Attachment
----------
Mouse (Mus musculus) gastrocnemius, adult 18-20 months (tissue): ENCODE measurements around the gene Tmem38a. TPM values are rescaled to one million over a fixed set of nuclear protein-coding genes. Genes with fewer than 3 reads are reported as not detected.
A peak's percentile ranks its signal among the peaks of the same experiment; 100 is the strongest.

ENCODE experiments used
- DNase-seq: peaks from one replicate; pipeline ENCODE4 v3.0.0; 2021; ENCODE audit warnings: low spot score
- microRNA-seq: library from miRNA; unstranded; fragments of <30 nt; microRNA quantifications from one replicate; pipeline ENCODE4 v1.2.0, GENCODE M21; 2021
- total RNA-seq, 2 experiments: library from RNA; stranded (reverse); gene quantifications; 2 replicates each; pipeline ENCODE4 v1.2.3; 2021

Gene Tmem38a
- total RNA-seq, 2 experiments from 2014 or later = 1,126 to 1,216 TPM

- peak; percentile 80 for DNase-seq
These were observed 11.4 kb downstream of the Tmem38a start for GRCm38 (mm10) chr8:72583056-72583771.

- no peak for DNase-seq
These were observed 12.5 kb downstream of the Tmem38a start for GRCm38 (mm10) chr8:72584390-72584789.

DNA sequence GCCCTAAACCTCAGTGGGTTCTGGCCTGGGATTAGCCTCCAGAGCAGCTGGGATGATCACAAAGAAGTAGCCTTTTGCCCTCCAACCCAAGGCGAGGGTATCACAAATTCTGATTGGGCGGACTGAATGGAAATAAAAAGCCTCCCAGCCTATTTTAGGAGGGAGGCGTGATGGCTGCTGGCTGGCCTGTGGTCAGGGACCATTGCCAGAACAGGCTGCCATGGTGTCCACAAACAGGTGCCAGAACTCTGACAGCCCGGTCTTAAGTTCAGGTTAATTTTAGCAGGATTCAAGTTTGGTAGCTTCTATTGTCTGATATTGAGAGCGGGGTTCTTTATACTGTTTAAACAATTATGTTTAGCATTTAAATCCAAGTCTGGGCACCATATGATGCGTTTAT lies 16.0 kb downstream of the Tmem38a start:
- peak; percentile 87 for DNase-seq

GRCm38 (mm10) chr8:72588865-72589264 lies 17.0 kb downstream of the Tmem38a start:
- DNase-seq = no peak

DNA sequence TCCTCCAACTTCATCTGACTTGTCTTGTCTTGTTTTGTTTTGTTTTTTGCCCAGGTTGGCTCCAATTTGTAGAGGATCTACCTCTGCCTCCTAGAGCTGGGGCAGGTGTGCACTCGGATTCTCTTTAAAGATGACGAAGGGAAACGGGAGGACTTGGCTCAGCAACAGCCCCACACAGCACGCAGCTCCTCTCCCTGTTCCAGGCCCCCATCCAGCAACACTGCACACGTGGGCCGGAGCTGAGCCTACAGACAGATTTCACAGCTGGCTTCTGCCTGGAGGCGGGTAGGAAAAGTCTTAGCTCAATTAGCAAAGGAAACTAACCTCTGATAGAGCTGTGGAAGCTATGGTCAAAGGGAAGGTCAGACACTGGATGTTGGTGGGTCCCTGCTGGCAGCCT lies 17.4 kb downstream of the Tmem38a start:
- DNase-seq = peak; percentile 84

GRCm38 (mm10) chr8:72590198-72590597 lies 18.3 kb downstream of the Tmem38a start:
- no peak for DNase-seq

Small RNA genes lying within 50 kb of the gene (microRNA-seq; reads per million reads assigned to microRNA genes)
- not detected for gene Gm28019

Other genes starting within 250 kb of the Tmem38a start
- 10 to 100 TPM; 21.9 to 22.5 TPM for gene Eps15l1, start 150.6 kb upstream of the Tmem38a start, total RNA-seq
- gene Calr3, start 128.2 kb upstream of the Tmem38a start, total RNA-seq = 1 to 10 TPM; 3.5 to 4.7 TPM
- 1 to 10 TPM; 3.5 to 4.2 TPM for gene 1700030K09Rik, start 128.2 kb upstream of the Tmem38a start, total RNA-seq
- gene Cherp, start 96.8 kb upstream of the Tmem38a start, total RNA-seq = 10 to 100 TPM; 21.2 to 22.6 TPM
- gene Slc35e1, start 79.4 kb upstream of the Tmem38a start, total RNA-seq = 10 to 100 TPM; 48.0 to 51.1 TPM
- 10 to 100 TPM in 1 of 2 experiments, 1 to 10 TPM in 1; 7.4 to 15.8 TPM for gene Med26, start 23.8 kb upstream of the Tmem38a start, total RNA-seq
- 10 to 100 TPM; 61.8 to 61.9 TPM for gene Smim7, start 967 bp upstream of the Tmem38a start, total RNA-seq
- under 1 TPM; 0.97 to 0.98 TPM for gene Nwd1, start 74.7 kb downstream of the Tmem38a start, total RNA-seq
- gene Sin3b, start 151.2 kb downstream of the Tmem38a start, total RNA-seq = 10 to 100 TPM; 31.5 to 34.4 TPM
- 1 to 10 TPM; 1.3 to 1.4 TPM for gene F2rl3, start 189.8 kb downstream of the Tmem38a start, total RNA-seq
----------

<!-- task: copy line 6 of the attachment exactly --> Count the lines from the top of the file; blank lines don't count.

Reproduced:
- total RNA-seq, 2 experiments: library from RNA; stranded (reverse); gene quantifications; 2 replicates each; pipeline ENCODE4 v1.2.3; 2021